The first grown-up bike (now there’s an interesting philosophical discussion point) I had was a 1,000cc Laverda Jota.
I bought it in Germany, almost as soon as my little feet touched down at the RAF nuclear strike station I was posted to.
The Jota was the ultimate 70s superbike.
On the plus side of the balance sheet, the Jota had frighteningly quick acceleration, and handled brilliantly – as if you were welded to it.
On the negative side, the Jota had two issues.
It was quick to discharge its battery if you rode with the headlight on. And even in those unenlightened times, it was compulsory, in Germany, to ride with the headlight on at all times.
The other unfortunate point about the Laverda Jota was that although it had superbike performance, it had slightly less braking power than a fully laden supertanker.
I got scared a few times on that bike.
There’s nothing like cruising down the autobahn at approaching 140mph, and then finding that one has no chance of pulling up within slightly more than a half mile.
I’d like to say that the Jota came in to its own on the Nürburgring, but really, the absence of resilient braking on a track famed for its fearsome ‘steep gradient drop in to hard corner’ combinations, means you won’t ever be able to push the Jota anywhere, except along a straight where you can decelerate using the gearbox.
But since those hairy scary days, motoring technology has changed, and brakes now match engine performances.
In recent years I’ve had three motorbikes.
The Suzuki Bandit GSF650 (a sports/tourer), the Honda VFR800 (also a sports/tourer), and the Triumph Daytona 955i (a superbike/sportsbike).
The first thing to say is that the Suzuki Bandit got me back on two wheels after years of absence, and brought back all the fun memories, the moment I sat on it.
I used the Bandit as a runaround in the local area for weeks, with occasional longhops, and a few significantly longer journeys.
The Bandit’s 650cc engine is surprisingly grunty.
It has a declared top speed of 130mph, but I only got it up to 120mph once.
The immediate difference between the Bandit and my first big bike – the Jota – is the brakes.
The Bandit will allow a touch of rear brake to steady up, sure, but if you really need to stop you just apply the front brake and… instant stop!
Also, you get none of that nasty rear-end lifting that the Jota (and the Yamaha FZ750 I had years after the Jota) was all to quick to show off.
I realise these things are due to an overall improvement in motorcycle braking systems across all makes, but it’s the first difference I noticed between my last few bikes (many years ago), and the Bandit.
Working up through the gearbox, the Bandit’s 4cyl engine makes a delicious noise, but the engine is at its best in the midrange.
Oh, and the fuel economy on the Bandit is stunning; if you have one and don’t ride it like a mentalist, it will give you tremendous value per gallon.
But, interestingly, with a full tank of fuel the Bandit is decidedly top heavy – the most top heavy bike I’ve ever sat on (which isn’t that many by some people’s standards).
There’s just something about the weight distribution of the Suzuki Bandit that, on a full tank, makes the centre of gravity so high up the frame that it is, at very low speeds, unstable.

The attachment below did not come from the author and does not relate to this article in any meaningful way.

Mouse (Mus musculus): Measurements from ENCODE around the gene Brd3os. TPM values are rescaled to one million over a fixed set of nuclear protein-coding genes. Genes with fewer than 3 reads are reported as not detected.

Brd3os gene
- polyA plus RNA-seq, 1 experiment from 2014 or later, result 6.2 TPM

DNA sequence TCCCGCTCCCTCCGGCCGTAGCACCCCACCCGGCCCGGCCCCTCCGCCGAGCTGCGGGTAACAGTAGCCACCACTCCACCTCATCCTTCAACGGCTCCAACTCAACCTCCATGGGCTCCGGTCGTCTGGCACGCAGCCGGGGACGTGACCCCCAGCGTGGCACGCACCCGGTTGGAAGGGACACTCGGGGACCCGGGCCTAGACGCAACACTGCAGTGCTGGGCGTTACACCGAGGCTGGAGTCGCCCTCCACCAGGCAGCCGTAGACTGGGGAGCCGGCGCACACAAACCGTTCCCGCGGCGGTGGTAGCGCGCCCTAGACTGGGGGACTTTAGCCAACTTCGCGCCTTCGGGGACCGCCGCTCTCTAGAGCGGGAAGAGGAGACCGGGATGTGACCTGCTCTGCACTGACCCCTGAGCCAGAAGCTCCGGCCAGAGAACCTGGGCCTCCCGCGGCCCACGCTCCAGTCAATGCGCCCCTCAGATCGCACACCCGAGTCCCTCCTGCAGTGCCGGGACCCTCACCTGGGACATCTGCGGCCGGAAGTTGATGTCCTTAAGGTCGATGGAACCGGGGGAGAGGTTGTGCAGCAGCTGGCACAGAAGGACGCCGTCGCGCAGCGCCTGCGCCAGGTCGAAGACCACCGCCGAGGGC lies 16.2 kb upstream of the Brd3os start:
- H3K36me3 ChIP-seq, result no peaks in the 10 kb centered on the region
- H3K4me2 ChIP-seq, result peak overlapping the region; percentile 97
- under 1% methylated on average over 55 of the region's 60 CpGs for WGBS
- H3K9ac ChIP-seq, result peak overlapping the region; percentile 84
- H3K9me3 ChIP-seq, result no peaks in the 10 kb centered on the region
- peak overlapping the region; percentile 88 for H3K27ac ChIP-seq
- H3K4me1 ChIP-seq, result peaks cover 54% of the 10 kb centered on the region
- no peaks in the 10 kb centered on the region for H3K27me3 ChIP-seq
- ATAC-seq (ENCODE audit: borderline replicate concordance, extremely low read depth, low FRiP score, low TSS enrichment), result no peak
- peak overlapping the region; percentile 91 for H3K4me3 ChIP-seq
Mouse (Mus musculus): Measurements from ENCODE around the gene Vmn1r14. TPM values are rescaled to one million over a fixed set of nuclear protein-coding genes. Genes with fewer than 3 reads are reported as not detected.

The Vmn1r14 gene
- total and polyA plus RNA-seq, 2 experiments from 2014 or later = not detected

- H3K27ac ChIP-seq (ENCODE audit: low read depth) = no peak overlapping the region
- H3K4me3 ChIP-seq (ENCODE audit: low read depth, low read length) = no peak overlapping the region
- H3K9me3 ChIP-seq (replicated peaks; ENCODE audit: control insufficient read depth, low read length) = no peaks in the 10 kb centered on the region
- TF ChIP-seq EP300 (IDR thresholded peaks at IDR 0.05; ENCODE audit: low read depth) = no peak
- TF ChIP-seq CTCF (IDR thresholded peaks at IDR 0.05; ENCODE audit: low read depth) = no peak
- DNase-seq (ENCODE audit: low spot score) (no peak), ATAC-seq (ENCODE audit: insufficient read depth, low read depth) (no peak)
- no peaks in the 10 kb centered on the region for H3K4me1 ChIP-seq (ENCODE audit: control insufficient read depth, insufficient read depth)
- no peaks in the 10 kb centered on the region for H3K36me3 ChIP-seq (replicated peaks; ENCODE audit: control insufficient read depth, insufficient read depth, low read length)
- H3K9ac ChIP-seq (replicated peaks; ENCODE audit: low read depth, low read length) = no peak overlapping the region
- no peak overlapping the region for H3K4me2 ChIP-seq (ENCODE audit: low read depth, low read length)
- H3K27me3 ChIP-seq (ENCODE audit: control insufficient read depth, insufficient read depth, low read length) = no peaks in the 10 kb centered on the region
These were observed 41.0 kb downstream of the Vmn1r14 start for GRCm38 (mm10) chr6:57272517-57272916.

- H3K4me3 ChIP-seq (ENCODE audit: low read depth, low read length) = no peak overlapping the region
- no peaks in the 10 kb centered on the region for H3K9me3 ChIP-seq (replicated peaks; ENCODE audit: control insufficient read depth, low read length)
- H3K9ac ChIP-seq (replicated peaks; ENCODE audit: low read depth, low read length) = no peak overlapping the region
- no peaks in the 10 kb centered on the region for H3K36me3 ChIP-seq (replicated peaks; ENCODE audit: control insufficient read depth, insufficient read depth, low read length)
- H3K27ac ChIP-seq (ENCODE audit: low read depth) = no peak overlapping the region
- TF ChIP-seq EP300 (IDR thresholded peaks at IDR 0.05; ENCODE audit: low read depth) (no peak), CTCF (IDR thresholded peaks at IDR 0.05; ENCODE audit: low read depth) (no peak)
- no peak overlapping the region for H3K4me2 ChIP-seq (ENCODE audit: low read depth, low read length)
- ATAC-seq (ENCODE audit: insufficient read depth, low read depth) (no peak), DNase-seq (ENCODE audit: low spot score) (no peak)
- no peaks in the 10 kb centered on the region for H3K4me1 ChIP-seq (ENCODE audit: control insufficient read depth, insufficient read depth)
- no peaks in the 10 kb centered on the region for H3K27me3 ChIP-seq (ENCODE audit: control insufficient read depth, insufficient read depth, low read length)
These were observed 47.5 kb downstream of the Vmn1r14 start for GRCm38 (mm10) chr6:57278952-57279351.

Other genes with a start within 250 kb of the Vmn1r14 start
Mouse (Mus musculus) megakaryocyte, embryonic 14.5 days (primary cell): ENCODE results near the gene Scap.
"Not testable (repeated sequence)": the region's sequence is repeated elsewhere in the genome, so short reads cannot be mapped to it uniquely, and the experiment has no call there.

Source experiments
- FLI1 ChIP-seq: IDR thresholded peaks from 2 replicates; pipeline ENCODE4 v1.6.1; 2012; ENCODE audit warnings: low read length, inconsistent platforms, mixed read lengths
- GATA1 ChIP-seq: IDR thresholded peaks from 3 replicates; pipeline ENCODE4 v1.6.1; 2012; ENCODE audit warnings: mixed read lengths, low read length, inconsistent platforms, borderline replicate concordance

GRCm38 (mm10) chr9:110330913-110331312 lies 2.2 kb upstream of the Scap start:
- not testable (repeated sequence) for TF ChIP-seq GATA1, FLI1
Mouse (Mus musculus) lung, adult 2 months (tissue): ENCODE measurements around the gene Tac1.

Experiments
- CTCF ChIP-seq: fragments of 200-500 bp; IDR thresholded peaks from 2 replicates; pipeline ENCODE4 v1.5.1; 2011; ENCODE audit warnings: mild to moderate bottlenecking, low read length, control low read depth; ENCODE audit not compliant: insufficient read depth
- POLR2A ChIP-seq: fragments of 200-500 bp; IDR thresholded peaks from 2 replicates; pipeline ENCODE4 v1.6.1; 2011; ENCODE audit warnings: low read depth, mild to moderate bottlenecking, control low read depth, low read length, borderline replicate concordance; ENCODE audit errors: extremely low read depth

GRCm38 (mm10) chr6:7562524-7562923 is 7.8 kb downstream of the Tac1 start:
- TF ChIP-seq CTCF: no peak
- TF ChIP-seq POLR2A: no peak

I almost soft-dropped her outside the house, one day, performing a simple slow-speed U-turn. And when one takes the full weight of the bike on one leg, one notices that she’s heavy.
But she’s very comfortable, and easy to ride for hours on end.
But as the Bandit and I spent time together, and as we undertook more long-distance, high-speed trips, I began to notice a thing; she seemed to be working just a little bit too hard.
The engine was just a bit too noisy and strident.
Selling the Bandit was actually very difficult, but I knew it was the right thing to do.
I had been looking at Honda VFRs on the internet for a few weeks, but I bought the first one I looked at.
She was beautifully clean; the product of a proud and loving owner.
She had an immaculate but unofficial (owner-maintained) service record, and she looked and felt positive.
That was my initial thought about the VFR: that she felt positive.
She was just too good-looking, too positive, and too… well, tidy, to pass up.
One thing I noticed very quickly on my way home with my new prize; the Honda VFR800 felt lighter than the smaller Suzuki Bandit GSF650.
Well that shouldn’t be, should it?
But she did.
And she balanced much better than the Bandit. Even on a full tank, the VFR did not feel top heavy.
Actually, the 800cc VFR weighs in at 208Kg, whilst the 650cc Bandit weighs in at 201Kg, so the difference is just 7Kgs in the Bandit’s favour.
And they both have metal fuel tanks.
But the reason the VFR feels lighter than the Bandit is the distribution of weight.
The VFR has a much lower centre of gravity, so a greater proportion of its weight, compared to the Bandit, is below the 75% height line.
Both bikes are firmly in the sports/tourer class.
Both bikes offer a non-aggressive rider position (though the VFR inclines the rider slightly more forward than the Bandit).
Both bikes have excellent braking systems (front and rear), and both bikes have better-than-average mirrors as standard.
But the VFR has, undoubtedly, a bigger engine.
It’s not so much that she’s so much quicker 0-30, 0-60, 0-100, than the Bandit, it’s the effortless way the VFR performs through all of those ranges.
I also feel that the VFR is much more balanced than the Bandit at all speeds – including very slow manoeuvring.
And the Bandit, as much as I loved her, did get very noisy when she was working hard; the VFR stays sweet and sounds as if she’s not really exerting herself.
As far as fuel goes, the VFR is thirstier than the thrifty and frugal Bandit, but the bigger engine is such a joy to listen to that really… I just don’t mind the expense.
In some ways, the VFR feels like she is a bigger step-sibling to the Bandit.
These are both factory-standard bikes, not heavily customised machines.
Even riding them, they felt remarkably similar.